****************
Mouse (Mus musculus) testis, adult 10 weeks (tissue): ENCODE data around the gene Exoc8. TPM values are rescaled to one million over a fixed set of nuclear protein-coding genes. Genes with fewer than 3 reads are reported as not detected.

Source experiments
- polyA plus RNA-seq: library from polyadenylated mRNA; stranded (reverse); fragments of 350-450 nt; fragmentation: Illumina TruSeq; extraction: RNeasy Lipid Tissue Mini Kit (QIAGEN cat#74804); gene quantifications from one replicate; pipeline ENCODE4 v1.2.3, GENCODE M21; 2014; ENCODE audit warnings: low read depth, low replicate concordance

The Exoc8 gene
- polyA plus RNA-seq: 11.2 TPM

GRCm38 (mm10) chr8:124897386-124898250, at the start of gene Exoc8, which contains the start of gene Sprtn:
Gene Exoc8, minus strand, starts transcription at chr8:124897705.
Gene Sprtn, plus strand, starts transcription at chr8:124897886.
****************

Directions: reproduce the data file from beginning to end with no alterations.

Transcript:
Mouse (Mus musculus) testis, adult 10 weeks (tissue): ENCODE data around the gene Exoc8. TPM values are rescaled to one million over a fixed set of nuclear protein-coding genes. Genes with fewer than 3 reads are reported as not detected.

Source experiments
- polyA plus RNA-seq: library from polyadenylated mRNA; stranded (reverse); fragments of 350-450 nt; fragmentation: Illumina TruSeq; extraction: RNeasy Lipid Tissue Mini Kit (QIAGEN cat#74804); gene quantifications from one replicate; pipeline ENCODE4 v1.2.3, GENCODE M21; 2014; ENCODE audit warnings: low read depth, low replicate concordance

The Exoc8 gene
- polyA plus RNA-seq: 11.2 TPM

GRCm38 (mm10) chr8:124897386-124898250, at the start of gene Exoc8, which contains the start of gene Sprtn:
Gene Exoc8, minus strand, starts transcription at chr8:124897705.
Gene Sprtn, plus strand, starts transcription at chr8:124897886.